skip to Main Content

Latest Stories

a wooden bowl filled with sugar surrounded by sugar cubes
By Catherine Guthrie
Sugar is the top food to avoid when it comes to cancer, according to an integrative oncologist at the University of California San Francisco.
Anika Christ

Vitamin D is the most common micronutrient deficiency — but it’s also one that we can prevent with relative ease. In this mini episode, Anika Christ, RD, CPT, explains why vitamin D is critical to our health, including its role in immunity, and offers ways we can make sure our bodies get optimal levels.

vegetarian Thanksgiving side dishes
By Maddie Augustin
Try these veggie side dishes at your next holiday gathering.
a plate with an open faced egg sandwich
By Catherine Guthrie
Use nutrition to help protect — and fortify — a weakened immune system during cancer treatment.
a person squeezes lemon juice out of a fresh lemon
By Catherine Guthrie
Nourishing yourself while undergoing treatment can be tricky. These foods might help whet your appetite.
spoons and bowls filled with spices
By Helen Martineau
If you want to buy fresh seasonings grown by farmers who are treated fairly, keep these suggestions in mind.
Brussels sprouts
By Kaelyn Riley
Brussels sprouts get a bad rap. When cooked properly, these little crucifers can be delightful.
Katia Smirnov holding a glass
By Katia Smirnov
When one woman began investigating ingredients in her food, she found preservatives, chemicals, and hormones she wasn’t expecting. Her decision to prioritize organic whole foods improved her mood, weight, and overall well-being.
a variety of spices arranged on a cutting board
By Helen Martineau
Prized as global commodities for centuries, spices are experiencing a renaissance. Our experts explain how to source high-quality, fair-trade products to use in your own kitchen.
a woman drinking a glass of water
By Courtney Helgoe
Research suggests alkaline water may help lower blood pressure and cholesterol and moderate the effects of diabetes.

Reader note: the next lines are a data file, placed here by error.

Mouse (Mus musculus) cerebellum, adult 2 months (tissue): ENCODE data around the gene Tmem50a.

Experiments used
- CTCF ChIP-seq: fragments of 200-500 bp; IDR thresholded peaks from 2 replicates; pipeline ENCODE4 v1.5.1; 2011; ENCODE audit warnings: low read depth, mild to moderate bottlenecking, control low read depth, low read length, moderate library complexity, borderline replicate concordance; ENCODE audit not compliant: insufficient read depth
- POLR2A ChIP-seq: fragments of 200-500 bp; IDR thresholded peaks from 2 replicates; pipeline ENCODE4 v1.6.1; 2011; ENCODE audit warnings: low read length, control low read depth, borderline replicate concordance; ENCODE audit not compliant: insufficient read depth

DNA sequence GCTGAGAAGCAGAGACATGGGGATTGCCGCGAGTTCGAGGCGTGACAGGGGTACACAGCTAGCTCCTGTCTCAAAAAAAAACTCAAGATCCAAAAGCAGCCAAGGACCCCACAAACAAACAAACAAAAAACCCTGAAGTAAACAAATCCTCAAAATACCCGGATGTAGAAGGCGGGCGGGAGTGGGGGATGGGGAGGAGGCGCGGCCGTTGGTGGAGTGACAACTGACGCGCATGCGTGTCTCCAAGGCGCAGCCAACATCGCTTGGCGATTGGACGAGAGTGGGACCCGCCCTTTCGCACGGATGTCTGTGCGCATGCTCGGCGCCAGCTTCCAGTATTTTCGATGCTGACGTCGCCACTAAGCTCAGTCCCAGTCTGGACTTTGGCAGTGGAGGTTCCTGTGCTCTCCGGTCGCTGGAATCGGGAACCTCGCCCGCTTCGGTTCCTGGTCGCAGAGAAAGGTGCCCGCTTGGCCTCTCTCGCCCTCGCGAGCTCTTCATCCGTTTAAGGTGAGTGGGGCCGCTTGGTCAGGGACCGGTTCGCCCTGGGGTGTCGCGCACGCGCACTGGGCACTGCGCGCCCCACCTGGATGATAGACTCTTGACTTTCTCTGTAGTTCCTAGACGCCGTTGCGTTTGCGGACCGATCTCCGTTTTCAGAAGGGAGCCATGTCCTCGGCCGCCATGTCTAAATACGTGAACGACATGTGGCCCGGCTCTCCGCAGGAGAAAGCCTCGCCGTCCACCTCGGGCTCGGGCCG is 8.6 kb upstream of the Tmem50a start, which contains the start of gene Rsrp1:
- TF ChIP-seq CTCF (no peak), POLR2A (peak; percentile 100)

cancer fighting foods: salmon, citrus, nuts, papaya
By Catherine Guthrie
Integrative cancer experts offer ways to nourish yourself when food seems less appealing.
An image of Lindsay Ogden smiling on the left, with an image of Lindsay Ogden coaching someone through an exercise on the right.
By Samantha McKinney, RD, CPT
Learn about this new 30-day digital program designed to help you maintain healthy fitness and nutrition habits despite the obstacles of the holiday season.
a casserole
By Maddie Augustin
Nutritious, comforting recipes designed for leaving on a friend’s doorstep.
a plate of grilled steaks surrounded by plates and bowls of roasted veggies
By Catherine Guthrie
Adding onions and garlic to a meat marinade may offset the risks of heterocyclic amines.
Two mini mummy cauliflower crust pizzas.
By Anika Christ, RD, CPT
No tricks, just tasty Halloween eats.
a person slides slices of onion off a cutting board into a put of water
By Catherine Guthrie
The nutritional health benefits of alliums — think onions, garlic, chives, and shallots — are impressive. Use these kitchen tricks when incorporating them into your diet.
a medley of ancient rice and grains, meat, and roasted veggies
By Stephanie Soucheray
Some people with gluten sensitivities find some ancient wheat grains easier to digest. Here are five to try.
Samantha McKinney and Lindsay Ogden

What do I do if I’m not seeing results? How often do I need to exercise? How many calories should I be eating? Life Time coaches Samantha McKinney, RD, CPT, and Lindsay Ogden, CPT, join us to answer the most common health and fitness questions they hear from our members — including these ones and more.

a carafe filled with Aviva Romm's ginger wellness drink
By Aviva Romm, MD
Mix up this anti-inflammatory wellness drink to give your immune system a boost.
garlic bulbs, onions and scallions
By Catherine Guthrie
What is an allium — and why do you need to eat more of them? Read on for the benefits of onions, garlic, leeks, and more.
An illustration of a man in a bathtub with a hot cup of tea and a book.
By Callie Fredrickson
These ideas can help promote end-of-day relaxation — so you can get a better night’s sleep.
Back To Top